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FUNDAMENTALS: The A-Z of Content Funding & Finance

The future of UK high-end TV production

LONDON SCREENINGS: As belt-tightening at the US streamers and local broadcasters’ financial woes expose how reliant on Hollywood the UK’s high-end TV drama industry has become, will the sector bounce back or plateau?  

Bianca Gavin

The term ‘high-end TV’ (HETV) became widespread in the UK over a decade ago following the introduction of a game-changing tax break in 2012, available to any project with a budget of more than £1m (US$1.3m) per episode.

It helped create the ‘golden age’ of UK drama financing that we enjoyed until not so long ago, when commissions and co-commissions from local broadcasters and US streamers drove investment in UK TV drama to record levels during the pandemic.

This helped grow local business activity and jobs across the UK. However, it also led to a shortage of studio space, concerns over a ‘crew crunch’ and the introduction of schemes to grow the UK’s production talent base to meet the demand.

The fact that one hour of scripted TV in the UK is now categorised into four budget bands (band one: up to £1.25m, band two: £1.25m – £4m, band three: £4m-£7m, band four: £7-8m+) only goes to highlight how flush the sector has become. Or should that be became?

Because since then, US streamers have pulled back on spending, the ad market is turning away from TV and dual Hollywood strikes in 2023 combined into a triple-whammy to bring the UK’s once high-flying HETV industry back down to earth.

Inward investment in UK film and HETV production spend halved in 2023 from 2022 because of the strikes in the US last year, according to stats released by the British Film Institute (BFI) at the beginning of this month.

The inward investment spend, foreign money coming into the UK’s domestic economy generated by film and HETV production during 2023, totalled £3.11bn (US$3.97bn), down from £6.27bn in 2022. Film contributed £1.04bn of the total, with HETV making up the remaining £2.07bn. In 2022, the figures were £1.97bn for film and £4.3bn for HETV.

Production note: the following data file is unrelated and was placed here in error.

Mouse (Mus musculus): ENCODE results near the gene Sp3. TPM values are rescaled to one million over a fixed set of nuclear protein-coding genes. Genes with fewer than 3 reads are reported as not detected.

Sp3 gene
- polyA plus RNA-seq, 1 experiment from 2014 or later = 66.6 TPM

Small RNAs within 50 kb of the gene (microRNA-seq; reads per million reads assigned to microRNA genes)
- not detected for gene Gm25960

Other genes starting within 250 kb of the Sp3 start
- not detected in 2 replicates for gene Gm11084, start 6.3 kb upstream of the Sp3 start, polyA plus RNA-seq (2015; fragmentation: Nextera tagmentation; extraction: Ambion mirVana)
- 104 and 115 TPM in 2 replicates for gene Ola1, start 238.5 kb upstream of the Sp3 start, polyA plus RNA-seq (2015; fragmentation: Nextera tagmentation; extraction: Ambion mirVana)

The dramatic drop in spend has been attributed to the dual US writer and actor strikes in 2023, which suspended production halfway through the year. Meanwhile, recent Ampere Analysis data has revealed that the appetite for new scripted television series is between 30% and 40% down from its peak two years ago.

“There was optimism that after the strikes everything would return to the boom time,” says Bianca Gavin, who is head of production at UK-based Pulse Films and responsible for its feature and HETV slate, which includes Gangs of London, now shooting its third season for Sky in the UK and AMC+ in the US.

Hartswood’s Wolf for the BBC

“But the market is still unpredictable. Finding American partners is really challenging right now. We’ve all had the messaging from studios that they’re tightening their belts. Money has to go further,” adds the former senior production executive for EU scripted originals at Amazon Studios.

“But what I feel we can rely on, which gives me a sense of optimism, is that the UK will remain such an important hub because it is a very desirable place to work and we have so much talent here,” says Gavin, who is also chair of the Production Guild of Great Britain.

Gavin’s hope is that this current quiet period is simply part of the cyclical nature of the business. But, as thousands of freelancers consider their futures, the industry must do its best to get through this period of turbulence while holding on to as much talent as possible.

“I worry that we opened the doors to freelancers from low socio-economic backgrounds and they haven’t been able to sustain quieter times in our industry like during last year’s strikes. It’s so important we don’t become an industry that’s only for people who can afford to work in it. There’s more that we need to do,” says Gavin.

But with ‘peak TV’ in the rear-view mirror, according to FX chief John Landgraf, could this quiet period be the beginning of a long-term problem for HETV production in the UK?

Adrian Wootton, chief executive of Film London and the British Film Commission (BFC), agrees times are tough: “Globally, the environment for film and TV production has become challenging for a number of reasons. However, despite this, the UK remains a leading global centre for film and TV production, attracting international and domestic producers to make their content here.

“Due to industrial action in the US last year, most inward investment productions halted in July 2023, accounting for the 49% decrease in inward investment. Although a significant decrease, the UK inward investment total for 2023 is comparable with the full year total for 2022 in which production continued as usual.”

Wootton believes there are further reasons to be cheerful: “As studios and streamers continue to review their commissioning strategies, it is to be expected that we will see a reduction in the rate of commissioning globally. Even if this leads to a natural decrease in the rate and number of productions filmed in the UK – and globally – the trend remains high.”

With buyers from around the world in the UK for this week’s BBC Studios Showcase and London TV Screenings, there’s no doubt the UK’s reputation on the international stage, as well as the UK as a place to film, remains undimmed.

Apple TV+’s $250m+ big-budget ‘miniseries’ Masters of the Air

But some do see trouble coming down the lens. Sarudzayi Marufu, whose prodco Euras Films aims to increase representation for underprivileged filmmakers and has several feature-length films under its belt, believes that British film and TV production is staring down the barrel of an acute financing crisis.

To mitigate this, Marufu has urged British independent film and TV producers to embrace private sector cash to survive what she believes could be “an imminent sector cull.”